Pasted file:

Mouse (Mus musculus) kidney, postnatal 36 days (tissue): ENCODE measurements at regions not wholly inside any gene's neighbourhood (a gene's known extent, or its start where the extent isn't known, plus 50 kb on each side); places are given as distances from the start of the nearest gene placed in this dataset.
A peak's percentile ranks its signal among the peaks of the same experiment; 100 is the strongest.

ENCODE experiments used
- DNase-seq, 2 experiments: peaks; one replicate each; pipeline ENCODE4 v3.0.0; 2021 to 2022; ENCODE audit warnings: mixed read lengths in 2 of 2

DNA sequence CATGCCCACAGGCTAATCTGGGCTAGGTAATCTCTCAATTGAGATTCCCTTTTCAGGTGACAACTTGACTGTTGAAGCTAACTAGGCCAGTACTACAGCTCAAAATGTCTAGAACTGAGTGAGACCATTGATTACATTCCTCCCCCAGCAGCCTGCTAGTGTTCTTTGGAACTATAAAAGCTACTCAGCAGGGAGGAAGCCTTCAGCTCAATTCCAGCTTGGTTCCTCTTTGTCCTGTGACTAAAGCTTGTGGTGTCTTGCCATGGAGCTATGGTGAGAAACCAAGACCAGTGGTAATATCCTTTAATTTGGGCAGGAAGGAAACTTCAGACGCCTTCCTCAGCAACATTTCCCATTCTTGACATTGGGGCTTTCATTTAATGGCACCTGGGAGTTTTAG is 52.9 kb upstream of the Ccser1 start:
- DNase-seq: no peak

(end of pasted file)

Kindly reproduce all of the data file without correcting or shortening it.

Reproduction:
Mouse (Mus musculus) kidney, postnatal 36 days (tissue): ENCODE measurements at regions not wholly inside any gene's neighbourhood (a gene's known extent, or its start where the extent isn't known, plus 50 kb on each side); places are given as distances from the start of the nearest gene placed in this dataset.
A peak's percentile ranks its signal among the peaks of the same experiment; 100 is the strongest.

ENCODE experiments used
- DNase-seq, 2 experiments: peaks; one replicate each; pipeline ENCODE4 v3.0.0; 2021 to 2022; ENCODE audit warnings: mixed read lengths in 2 of 2

DNA sequence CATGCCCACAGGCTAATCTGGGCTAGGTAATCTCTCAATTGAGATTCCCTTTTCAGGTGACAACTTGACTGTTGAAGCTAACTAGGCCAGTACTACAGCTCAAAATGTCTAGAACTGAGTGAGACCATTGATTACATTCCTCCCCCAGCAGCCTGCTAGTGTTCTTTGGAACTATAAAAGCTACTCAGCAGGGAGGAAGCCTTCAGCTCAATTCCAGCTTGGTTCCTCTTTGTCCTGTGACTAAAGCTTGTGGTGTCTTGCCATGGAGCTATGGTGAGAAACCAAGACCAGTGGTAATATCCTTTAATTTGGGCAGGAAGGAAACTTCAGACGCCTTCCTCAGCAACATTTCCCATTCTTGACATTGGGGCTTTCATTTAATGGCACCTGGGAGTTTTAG is 52.9 kb upstream of the Ccser1 start:
- DNase-seq: no peak